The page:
Why You Should Deadlift if You've Got a Bad Back

The common advice for people with lower back issues, is that deadlifting is dangerous and you shouldn't do it. "You'll hurt your back!" they say. Well, your back is already hurt.

I say the opposite is true, and my objective today is to show you why.

I believe that if how you pick objects up off the floor puts you at risk of hurting your back, then you simply need to get better at picking objects up off the floor

I've had a few physical therapists and chiropractor friends who thought my idea of having someone deadlift with a "bad back" is crazy! (I've also had others who completely agree with me.)

I can understand their apprehension and yours. But hear me out...

I'm not suggesting you deadlift right away when you're all drugged up on pain meds and dreading the idea of even using the toilet by yourself.

You need to get through the acute pain phase first.

But if you don't want to repeat this agonizing injury again and again, then you have some work to do, so listen up!

Chances are, if your back has "gone out" more than once and it wasn't because of an acute trauma, like a fall, hit or car accident, then it's likely because of your movement habits. Meaning, how you use your body to do chores, exercise, work, pick things up, etc...

Some people notice that when they move in a certain way, it causes problem. So they decide to play it safe by just moving less.

But that begins to limit your life. And eventually, you do something simple, like pick up a pen from the floor without thinking about it. Your back has gotten so weak, that the lightweight pen throws your back out!

That's why I suggest a different approach. Instead of avoiding your weaknesses...learn better movement skills. Practice them regularly in a safe, controlled environment and make them your strengths!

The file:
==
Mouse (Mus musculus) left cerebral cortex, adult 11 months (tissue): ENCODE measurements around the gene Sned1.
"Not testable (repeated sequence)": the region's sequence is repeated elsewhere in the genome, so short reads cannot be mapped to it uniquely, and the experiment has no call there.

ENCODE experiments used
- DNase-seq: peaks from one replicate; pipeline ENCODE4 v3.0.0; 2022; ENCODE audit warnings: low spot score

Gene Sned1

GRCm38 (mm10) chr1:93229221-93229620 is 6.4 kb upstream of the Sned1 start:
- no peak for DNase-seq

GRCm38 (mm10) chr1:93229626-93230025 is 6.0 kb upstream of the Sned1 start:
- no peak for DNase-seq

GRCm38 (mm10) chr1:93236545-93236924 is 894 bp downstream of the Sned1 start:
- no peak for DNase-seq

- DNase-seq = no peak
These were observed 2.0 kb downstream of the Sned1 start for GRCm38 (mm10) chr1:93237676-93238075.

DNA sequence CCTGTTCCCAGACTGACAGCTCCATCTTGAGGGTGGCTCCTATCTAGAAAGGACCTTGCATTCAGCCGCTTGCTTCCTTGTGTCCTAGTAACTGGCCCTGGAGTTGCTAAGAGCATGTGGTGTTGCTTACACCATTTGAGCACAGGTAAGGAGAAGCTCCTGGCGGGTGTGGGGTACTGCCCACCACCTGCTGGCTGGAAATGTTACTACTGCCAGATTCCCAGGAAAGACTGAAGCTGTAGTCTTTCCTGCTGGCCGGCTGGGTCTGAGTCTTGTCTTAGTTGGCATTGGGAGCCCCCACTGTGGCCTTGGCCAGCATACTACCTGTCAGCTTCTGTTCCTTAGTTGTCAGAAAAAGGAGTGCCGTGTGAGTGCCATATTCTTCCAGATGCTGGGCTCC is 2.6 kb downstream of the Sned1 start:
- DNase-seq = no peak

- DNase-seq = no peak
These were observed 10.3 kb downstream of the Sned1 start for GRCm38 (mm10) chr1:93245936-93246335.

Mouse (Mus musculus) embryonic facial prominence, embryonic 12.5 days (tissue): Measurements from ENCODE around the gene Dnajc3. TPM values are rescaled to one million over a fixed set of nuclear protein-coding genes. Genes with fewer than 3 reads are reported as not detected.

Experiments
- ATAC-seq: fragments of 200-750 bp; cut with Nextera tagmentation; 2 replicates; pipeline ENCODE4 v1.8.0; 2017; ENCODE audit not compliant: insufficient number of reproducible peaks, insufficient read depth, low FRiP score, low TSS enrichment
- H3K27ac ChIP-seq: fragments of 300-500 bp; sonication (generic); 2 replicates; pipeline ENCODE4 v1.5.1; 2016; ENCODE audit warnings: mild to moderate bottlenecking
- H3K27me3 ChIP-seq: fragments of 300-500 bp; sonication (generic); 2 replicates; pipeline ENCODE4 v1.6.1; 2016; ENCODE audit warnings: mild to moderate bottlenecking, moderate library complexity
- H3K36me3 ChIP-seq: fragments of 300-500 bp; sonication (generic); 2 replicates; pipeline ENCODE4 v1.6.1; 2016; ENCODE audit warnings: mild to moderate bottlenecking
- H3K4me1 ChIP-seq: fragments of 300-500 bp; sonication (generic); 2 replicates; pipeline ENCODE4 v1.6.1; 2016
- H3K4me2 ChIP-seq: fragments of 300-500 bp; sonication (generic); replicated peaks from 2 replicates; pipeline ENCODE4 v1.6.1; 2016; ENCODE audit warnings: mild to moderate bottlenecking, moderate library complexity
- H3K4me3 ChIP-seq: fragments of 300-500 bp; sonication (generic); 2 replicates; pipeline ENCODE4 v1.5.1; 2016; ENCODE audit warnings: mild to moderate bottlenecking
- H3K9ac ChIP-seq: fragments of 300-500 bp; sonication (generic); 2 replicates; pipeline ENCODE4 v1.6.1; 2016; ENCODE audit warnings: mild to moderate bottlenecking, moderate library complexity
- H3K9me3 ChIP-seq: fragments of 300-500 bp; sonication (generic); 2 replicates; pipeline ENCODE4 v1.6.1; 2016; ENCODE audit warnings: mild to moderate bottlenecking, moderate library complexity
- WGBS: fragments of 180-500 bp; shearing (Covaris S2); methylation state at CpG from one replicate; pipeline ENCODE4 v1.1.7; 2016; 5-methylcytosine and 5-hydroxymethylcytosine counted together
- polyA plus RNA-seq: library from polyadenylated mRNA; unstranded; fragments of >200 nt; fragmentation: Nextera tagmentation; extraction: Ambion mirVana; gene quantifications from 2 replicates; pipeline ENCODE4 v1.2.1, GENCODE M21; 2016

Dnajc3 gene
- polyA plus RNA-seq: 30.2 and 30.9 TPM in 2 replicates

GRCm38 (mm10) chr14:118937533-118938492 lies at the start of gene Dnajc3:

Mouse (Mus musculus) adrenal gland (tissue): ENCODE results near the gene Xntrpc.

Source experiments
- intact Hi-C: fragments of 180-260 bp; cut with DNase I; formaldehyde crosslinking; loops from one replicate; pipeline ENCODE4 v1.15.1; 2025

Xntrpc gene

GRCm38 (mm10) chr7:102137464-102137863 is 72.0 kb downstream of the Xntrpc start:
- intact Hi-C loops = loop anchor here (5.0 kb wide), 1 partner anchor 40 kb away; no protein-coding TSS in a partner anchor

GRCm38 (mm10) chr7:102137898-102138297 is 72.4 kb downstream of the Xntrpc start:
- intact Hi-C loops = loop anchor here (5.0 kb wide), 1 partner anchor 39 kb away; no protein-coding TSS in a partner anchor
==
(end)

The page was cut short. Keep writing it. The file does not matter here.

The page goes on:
Spinal Compression:Sheer.jpg

There are many reasons why your lower back may hurt...herniated disc, pinched nerve, muscle spasms, slipped disc, but they all basically boil down to 2 main things: shear forces and disc compression.

 

Shear Forces occur when two surfaces slide forward to back or side to side, in relation to each other. In your spine, this would be a vertebrae and disc(s) being pulled out of alignment with one another. This can cause the spinal column and/or nerve roots to be pinched while also stressing the ligaments, muscles and connective tissues of the vertebrae.

Disc Compression occurs when gravity and/or bending of the spine causes the discs to be smushed. Your discs are designed to compress and decompress in order to allow multi-directional movement while maintaining space for your nerves to conduct signals. Problems only occur when the frequency and magnitude of compression out paces your discs ability to decompress.

Shear forces and disc compression become a problem when you ask your lower back to do all the work picking things up, like the image on the left.

Yeeouch! Your lower back is doing all the work causing strain on your spine.

Yeeouch! Your lower back is doing all the work causing strain on your spine.

Lifting objects, even heavier ones is safe & easy when you learn to use your legs.

Lifting objects, even heavier ones is safe & easy when you learn to use your legs.

But for a pain free back you need a strong, stabile core to protect your spine and then strong, mobile hips and upper back to produce movement. Most of the movement should come from your hips and knees like the image on the right.